- The loss of intellectual property
- The loss of sensitive business information, including possible stock market manipulation
- Opportunity costs, including service disruptions and reduced trust for online activities
- The additional cost of securing networks, insurance and recovery from cyber attacks
- Reputational damage to the hacked company
The cost of malicious cyber activity involves more than the loss of financial assets or intellectual property. There are opportunity costs, damage to brand and reputation, consumer losses from fraud, the opportunity costs of service disruptions, “cleaning up” after cyber incidents and the cost of increased spending on cybersecurity. Each of these categories must be approached carefully, but in combination, they help us gauge the cost to societies.“This report also connects malicious cyber activity with job loss,” said James Lewis, director and senior fellow, Technology and Public Policy Program at CSIS, and a co-author of the report. “Using figures from the Commerce Department on the ratio of exports to U.S. jobs, we arrived at a high-end estimate of 508,000 U.S. jobs potentially lost from cyber espionage. As with other estimates in the report, however, the raw numbers might tell just part of the story. The effect of the net loss of jobs could be small, but if a good portion of these jobs were high-end manufacturing jobs that moved overseas because of intellectual property losses, the effect could be wide ranging.” This is the first report CSIS is undertaking to help better understand the true cost of cybercrime. This report builds a model to scope the direct losses from cybercrime and cyber espionage. A second report, which is underway, will look at the ramifications of cyber security losses on the pace of innovation, the flow of trade and the social costs associated with crime and job loss. Lewis and co-author Stewart Baker of Steptoe & Johnson LLP, and distinguished visiting fellow at CSIS, point out that as thoroughly as they plan to develop their estimates, the dollar amount might not fully reflect all the damaging effects that cyber espionage and cybercrime have on the global economy. Both activities slow the pace of innovation, distort trade and bring the spate of social costs associated with crime and job loss, according to the report. Lewis and Baker say the larger effect may be more important than any actual number, and it will be the focus of the next report.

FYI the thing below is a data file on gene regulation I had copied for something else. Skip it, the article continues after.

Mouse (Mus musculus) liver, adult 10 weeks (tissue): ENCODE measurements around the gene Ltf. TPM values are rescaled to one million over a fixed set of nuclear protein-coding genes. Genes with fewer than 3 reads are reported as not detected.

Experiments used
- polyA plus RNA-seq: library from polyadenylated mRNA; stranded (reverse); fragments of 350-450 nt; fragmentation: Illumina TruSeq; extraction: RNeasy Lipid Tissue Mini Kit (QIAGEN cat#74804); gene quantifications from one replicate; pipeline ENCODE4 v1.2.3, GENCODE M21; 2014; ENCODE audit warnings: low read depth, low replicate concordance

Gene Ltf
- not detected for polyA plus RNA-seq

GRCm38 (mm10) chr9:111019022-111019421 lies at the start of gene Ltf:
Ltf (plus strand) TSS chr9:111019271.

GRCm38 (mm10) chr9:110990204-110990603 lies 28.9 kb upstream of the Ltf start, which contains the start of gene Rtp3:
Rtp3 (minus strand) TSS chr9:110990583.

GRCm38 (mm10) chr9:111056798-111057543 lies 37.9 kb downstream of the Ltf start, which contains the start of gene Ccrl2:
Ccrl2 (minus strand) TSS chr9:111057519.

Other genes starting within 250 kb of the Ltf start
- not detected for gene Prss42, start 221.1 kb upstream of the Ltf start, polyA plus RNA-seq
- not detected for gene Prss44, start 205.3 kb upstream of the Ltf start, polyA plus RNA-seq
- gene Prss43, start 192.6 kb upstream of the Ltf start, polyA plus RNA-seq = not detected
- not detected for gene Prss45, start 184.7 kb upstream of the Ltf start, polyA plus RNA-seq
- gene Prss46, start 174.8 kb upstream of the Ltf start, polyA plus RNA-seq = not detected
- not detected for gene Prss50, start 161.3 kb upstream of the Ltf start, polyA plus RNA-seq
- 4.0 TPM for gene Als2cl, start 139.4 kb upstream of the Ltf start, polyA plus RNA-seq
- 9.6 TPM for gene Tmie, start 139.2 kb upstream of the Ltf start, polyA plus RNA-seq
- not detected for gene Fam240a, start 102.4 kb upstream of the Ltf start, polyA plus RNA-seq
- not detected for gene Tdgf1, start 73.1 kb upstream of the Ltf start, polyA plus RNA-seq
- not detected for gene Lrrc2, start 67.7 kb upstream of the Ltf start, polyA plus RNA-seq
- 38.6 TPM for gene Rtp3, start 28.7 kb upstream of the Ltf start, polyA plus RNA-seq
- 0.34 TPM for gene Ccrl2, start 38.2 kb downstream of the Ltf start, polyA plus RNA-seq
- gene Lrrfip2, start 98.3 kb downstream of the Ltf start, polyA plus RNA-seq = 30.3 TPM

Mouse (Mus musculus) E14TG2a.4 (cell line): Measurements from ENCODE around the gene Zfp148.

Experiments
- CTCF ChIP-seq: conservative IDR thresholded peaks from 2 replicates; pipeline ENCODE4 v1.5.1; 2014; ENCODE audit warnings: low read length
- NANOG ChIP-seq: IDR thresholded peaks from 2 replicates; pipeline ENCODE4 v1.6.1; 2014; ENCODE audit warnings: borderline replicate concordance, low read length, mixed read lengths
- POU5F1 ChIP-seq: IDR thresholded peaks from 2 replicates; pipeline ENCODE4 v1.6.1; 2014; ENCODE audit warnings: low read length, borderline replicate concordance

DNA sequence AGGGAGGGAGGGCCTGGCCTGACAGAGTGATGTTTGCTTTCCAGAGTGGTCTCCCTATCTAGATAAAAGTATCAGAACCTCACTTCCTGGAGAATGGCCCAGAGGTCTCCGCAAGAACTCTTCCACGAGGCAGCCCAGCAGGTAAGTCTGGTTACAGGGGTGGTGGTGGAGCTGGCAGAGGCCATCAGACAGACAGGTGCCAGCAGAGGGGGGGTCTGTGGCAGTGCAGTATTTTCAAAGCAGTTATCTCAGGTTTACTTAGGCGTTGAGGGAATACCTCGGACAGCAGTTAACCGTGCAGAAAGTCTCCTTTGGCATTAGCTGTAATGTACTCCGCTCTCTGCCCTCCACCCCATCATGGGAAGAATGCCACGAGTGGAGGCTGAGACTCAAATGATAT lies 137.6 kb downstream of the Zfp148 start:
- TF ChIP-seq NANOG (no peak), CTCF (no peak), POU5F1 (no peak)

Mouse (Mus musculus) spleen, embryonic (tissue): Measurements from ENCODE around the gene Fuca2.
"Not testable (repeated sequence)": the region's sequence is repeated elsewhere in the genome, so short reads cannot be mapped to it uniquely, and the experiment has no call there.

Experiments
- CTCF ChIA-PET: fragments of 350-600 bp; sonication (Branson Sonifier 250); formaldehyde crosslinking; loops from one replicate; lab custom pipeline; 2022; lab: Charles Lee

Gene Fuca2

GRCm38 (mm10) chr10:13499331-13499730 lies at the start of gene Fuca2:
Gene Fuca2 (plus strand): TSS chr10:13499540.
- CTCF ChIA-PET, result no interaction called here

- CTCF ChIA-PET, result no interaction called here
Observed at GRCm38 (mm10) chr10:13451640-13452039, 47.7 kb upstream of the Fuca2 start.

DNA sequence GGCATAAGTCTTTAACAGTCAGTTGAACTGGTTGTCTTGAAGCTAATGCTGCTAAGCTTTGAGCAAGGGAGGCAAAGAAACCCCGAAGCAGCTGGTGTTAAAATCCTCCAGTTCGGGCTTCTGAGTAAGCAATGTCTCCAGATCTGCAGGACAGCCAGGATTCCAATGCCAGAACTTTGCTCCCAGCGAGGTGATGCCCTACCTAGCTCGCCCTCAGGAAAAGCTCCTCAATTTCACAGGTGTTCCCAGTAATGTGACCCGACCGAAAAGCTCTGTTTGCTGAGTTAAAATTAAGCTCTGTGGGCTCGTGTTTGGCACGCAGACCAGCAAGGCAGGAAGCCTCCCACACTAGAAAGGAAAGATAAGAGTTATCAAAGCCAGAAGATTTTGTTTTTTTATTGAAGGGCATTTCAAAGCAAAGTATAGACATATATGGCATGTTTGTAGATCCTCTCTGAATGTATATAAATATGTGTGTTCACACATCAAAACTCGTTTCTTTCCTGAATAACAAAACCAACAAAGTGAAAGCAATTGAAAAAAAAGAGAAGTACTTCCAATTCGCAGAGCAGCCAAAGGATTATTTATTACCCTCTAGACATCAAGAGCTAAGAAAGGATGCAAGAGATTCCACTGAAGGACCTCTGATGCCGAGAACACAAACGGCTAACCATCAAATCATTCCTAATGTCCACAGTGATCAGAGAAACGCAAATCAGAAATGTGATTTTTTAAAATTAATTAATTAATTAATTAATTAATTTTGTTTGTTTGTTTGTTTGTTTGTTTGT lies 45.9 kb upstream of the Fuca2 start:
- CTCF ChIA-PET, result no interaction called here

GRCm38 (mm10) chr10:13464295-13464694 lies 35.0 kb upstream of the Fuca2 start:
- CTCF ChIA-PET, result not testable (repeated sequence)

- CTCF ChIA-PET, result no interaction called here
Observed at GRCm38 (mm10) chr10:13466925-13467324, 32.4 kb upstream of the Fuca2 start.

To view a copy of the full report click here: http://www.mcafee.com/us/resources/reports/rp-economic-impact-cybercrime.pdf.About CSIS CSIS is a bipartisan, nonprofit organization headquartered in Washington, D.C. The Center’s 220 full-time staff and large network of affiliated scholars conduct research and analysis and develop policy initiatives that look to the future and anticipate change. About McAfee McAfee, a wholly owned subsidiary of Intel Corporation (NASDAQ:INTC), empowers businesses, the public sector, and home users to safely experience the benefits of the Internet. The company delivers proactive and proven security solutions and services for systems, networks, and mobile devices around the world. With its Security Connected strategy, innovative approach to hardware-enhanced security, and unique Global Threat Intelligence network, McAfee is relentlessly focused on keeping its customers safe. http://www.mcafee.com